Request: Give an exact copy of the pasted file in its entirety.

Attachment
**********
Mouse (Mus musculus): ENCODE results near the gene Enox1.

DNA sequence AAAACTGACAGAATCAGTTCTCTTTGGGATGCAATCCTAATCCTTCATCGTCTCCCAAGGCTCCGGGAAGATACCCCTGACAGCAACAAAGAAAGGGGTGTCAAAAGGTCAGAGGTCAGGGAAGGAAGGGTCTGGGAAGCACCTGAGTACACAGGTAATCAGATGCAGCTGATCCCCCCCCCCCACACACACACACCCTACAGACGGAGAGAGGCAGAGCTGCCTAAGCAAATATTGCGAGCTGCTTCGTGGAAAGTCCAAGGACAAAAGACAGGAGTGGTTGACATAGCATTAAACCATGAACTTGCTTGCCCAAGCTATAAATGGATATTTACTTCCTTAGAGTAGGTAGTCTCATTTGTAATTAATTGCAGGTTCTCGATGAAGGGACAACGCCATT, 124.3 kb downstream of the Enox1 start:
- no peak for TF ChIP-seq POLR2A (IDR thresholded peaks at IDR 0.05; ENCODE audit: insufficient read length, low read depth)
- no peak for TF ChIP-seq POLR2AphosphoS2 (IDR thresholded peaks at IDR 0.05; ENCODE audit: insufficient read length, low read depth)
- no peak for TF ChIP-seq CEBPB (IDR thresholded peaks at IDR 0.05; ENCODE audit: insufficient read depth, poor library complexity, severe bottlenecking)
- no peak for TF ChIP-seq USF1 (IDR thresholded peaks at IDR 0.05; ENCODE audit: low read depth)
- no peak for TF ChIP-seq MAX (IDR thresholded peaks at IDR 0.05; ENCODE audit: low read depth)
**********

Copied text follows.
Mouse (Mus musculus): ENCODE results near the gene Enox1.

DNA sequence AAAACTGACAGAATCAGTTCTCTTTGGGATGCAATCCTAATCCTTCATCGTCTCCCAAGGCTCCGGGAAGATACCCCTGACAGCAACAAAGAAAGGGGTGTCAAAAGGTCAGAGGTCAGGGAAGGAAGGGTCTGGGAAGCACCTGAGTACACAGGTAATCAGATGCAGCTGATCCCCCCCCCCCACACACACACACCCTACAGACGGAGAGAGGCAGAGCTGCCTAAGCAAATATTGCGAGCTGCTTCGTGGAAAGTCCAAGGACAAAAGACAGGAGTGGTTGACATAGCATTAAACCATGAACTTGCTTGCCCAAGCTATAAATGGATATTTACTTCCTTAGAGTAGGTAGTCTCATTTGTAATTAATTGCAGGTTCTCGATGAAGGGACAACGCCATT, 124.3 kb downstream of the Enox1 start:
- no peak for TF ChIP-seq POLR2A (IDR thresholded peaks at IDR 0.05; ENCODE audit: insufficient read length, low read depth)
- no peak for TF ChIP-seq POLR2AphosphoS2 (IDR thresholded peaks at IDR 0.05; ENCODE audit: insufficient read length, low read depth)
- no peak for TF ChIP-seq CEBPB (IDR thresholded peaks at IDR 0.05; ENCODE audit: insufficient read depth, poor library complexity, severe bottlenecking)
- no peak for TF ChIP-seq USF1 (IDR thresholded peaks at IDR 0.05; ENCODE audit: low read depth)
- no peak for TF ChIP-seq MAX (IDR thresholded peaks at IDR 0.05; ENCODE audit: low read depth)